Jack Smith,the experienced war crimes prosecutor who is returning to the US to oversee investigations into former president Donald Trump, is no stranger to high-profile probes of public figures.
The Department of Justice veteran was appointed a special counsel on Friday by Attorney General Merrick Garland, who charged him with conducting the ongoing probe into “whether any person or entity violated the law in connection with efforts to interfere with the lawful transfer of power following the 2020 presidential election or the certification of the Electoral College vote held on or about January 6, 2021” as well as the investigation into whether Mr Trump violated US laws prohibiting unlawful retention of national defence information and obstruction of justice.
If his office seeks and obtains indictments against Mr Trump, it would be the first time an ex-president — one who is a declared candidate in the next presidential election — will face criminal charges. But Mr Trump would not be the first public figure who Mr Smith has put in the dock.
From 2010 to 2015,. he oversaw anti-corruption prosecutions against multiple US politicians in his role as the head of the Department of Justice public integrity section.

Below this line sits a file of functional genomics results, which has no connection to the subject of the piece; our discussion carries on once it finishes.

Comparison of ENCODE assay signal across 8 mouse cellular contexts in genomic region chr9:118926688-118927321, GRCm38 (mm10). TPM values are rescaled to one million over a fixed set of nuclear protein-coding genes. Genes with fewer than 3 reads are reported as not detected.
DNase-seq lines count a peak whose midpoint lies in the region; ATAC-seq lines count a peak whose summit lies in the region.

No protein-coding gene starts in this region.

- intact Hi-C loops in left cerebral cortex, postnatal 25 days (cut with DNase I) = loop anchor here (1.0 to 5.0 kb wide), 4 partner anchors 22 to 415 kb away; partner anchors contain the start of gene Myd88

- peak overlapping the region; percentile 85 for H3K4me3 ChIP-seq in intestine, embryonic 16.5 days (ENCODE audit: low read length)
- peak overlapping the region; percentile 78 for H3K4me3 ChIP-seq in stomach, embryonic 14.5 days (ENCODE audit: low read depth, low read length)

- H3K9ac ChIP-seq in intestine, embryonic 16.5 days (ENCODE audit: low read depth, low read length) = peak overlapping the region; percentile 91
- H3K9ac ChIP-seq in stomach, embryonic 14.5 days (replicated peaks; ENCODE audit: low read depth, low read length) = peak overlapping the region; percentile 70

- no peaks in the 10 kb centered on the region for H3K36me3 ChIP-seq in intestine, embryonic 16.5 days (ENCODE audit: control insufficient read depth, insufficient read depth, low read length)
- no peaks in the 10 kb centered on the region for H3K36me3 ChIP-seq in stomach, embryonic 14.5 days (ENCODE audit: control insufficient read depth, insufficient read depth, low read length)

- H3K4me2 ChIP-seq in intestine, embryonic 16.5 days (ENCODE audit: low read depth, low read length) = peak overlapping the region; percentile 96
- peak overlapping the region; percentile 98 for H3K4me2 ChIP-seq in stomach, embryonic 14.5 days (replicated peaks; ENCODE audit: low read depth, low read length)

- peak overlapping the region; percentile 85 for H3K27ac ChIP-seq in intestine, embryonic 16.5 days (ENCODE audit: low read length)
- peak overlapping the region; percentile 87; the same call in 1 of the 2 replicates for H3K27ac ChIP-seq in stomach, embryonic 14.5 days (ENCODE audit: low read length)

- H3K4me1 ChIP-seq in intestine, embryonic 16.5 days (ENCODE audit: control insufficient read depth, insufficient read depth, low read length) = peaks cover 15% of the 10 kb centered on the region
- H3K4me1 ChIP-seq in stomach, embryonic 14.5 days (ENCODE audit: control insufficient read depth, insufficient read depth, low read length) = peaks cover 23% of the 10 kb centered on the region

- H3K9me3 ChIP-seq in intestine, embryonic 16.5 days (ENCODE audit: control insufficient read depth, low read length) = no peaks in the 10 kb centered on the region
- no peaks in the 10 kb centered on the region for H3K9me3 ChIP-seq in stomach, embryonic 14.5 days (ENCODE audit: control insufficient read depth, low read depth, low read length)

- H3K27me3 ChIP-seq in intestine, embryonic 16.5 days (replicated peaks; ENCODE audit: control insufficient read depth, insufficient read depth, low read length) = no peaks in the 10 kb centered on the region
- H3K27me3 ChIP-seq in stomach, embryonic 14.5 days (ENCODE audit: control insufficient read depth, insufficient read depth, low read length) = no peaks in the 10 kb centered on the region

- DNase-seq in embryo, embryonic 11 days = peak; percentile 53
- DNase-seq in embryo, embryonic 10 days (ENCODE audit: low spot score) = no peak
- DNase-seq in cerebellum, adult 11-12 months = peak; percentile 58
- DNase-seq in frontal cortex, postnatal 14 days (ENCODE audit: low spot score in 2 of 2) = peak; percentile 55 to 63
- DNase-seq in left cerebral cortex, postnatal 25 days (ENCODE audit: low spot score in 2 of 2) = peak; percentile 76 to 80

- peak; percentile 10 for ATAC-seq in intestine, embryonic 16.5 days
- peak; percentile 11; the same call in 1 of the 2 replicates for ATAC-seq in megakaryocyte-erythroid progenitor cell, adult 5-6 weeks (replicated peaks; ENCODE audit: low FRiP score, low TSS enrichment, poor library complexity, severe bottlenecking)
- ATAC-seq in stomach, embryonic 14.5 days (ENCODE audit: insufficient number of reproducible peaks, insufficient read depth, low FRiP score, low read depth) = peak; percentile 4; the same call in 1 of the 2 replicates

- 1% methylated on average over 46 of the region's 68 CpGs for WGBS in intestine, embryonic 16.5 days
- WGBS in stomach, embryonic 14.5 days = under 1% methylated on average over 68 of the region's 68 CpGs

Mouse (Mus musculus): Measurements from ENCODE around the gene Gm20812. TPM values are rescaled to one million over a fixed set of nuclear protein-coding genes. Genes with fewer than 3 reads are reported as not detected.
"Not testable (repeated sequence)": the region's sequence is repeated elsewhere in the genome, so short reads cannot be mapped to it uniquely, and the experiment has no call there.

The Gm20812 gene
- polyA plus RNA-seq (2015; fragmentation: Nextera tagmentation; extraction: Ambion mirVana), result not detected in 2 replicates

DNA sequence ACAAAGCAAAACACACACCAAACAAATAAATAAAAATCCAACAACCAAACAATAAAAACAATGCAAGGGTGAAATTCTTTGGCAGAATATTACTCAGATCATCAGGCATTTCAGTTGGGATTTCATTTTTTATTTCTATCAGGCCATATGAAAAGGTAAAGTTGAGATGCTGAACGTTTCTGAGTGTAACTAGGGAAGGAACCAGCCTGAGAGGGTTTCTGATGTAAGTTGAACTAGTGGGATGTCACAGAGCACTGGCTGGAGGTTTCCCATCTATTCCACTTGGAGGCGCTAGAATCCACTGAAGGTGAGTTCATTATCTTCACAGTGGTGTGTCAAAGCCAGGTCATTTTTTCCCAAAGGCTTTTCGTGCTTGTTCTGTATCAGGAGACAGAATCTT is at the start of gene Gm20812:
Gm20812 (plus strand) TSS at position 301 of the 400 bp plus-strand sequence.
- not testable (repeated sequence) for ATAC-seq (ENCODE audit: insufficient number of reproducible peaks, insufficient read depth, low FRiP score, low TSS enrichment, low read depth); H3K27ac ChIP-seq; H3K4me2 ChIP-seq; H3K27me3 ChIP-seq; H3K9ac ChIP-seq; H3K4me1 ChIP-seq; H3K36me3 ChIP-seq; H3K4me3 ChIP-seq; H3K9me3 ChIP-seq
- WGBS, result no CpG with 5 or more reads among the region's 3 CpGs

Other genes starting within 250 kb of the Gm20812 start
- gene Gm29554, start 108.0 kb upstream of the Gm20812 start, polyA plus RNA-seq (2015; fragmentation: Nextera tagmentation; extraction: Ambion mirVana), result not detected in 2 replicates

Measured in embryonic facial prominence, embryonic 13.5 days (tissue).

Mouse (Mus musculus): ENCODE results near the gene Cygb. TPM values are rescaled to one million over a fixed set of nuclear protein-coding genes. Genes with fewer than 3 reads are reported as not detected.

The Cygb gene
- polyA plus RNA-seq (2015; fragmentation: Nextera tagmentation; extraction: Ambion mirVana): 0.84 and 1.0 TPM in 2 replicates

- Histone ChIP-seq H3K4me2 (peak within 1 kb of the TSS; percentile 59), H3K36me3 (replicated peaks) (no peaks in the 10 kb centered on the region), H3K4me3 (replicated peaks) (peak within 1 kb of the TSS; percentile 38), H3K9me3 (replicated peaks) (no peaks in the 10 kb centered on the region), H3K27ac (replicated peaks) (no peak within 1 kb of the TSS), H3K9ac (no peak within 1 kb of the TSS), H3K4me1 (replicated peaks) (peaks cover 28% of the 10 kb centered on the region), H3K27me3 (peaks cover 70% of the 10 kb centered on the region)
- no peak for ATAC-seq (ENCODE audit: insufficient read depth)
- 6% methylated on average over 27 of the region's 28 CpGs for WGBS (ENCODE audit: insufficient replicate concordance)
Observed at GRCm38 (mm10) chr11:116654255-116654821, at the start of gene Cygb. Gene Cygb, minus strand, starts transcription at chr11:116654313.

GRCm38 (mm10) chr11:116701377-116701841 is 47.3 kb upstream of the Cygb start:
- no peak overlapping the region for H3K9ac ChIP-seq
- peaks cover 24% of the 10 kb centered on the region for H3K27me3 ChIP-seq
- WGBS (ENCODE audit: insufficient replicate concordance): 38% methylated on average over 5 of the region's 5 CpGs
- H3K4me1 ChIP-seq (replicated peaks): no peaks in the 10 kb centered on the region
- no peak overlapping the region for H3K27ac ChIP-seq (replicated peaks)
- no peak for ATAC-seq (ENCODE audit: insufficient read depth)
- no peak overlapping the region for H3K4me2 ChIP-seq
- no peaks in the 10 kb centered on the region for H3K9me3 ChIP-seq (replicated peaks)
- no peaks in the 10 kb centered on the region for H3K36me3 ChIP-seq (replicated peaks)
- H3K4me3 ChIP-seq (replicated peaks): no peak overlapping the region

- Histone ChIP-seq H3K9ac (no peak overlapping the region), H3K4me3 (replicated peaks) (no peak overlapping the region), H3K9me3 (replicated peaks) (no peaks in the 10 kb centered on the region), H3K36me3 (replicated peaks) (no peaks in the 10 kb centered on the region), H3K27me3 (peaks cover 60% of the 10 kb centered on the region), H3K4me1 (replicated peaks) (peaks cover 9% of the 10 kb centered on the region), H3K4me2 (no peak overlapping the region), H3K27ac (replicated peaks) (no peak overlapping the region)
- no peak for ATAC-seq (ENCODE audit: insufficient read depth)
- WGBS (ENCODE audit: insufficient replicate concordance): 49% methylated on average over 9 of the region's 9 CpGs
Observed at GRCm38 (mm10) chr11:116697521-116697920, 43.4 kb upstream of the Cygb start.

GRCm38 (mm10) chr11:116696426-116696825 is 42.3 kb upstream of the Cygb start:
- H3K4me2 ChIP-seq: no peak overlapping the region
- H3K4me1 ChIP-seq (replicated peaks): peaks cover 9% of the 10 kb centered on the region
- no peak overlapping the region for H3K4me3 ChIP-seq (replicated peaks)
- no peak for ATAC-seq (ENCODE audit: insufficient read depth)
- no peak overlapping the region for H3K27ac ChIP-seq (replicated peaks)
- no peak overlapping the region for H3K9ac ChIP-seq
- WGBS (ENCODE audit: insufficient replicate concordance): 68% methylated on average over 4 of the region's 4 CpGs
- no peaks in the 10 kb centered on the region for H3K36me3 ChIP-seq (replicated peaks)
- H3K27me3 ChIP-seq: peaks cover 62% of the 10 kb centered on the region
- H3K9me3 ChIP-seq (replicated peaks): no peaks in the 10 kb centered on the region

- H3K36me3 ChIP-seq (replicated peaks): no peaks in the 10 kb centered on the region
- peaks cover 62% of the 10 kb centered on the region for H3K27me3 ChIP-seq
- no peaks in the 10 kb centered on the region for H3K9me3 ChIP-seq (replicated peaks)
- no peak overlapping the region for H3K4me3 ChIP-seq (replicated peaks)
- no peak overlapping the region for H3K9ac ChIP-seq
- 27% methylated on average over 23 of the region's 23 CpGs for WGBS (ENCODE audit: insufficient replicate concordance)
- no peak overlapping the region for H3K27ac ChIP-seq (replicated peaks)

One of those cases was against former Virginia governor Robert McDonnell, a Republican against whom he secured a conviction on bribery charges, though the case was later thrown out by the US Supreme Court.
He also won a conviction of former GOP Representative Rick Renzi of Arizona, who recieved a sentence of three years in prison before being pardoned by Mr Trump.
A Harvard Law School graduate, Mr Smith also served in prosecutorial roles in US Attorney offices in the Middle District of Tennessee and the Eastern District of New York.
He will return to the US from The Hague, where he has been serving as a “specialist prosecutor” overseeing prosecutions for war crimes in Kosovo since 2018. He also served as a coordinator of investigations for the prosecutor’s office at the International Criminal Court from 2008 to 2010, where he worked on cases against foreign government officials and members of militias accused of war crimes, crimes against humanity, and genocide.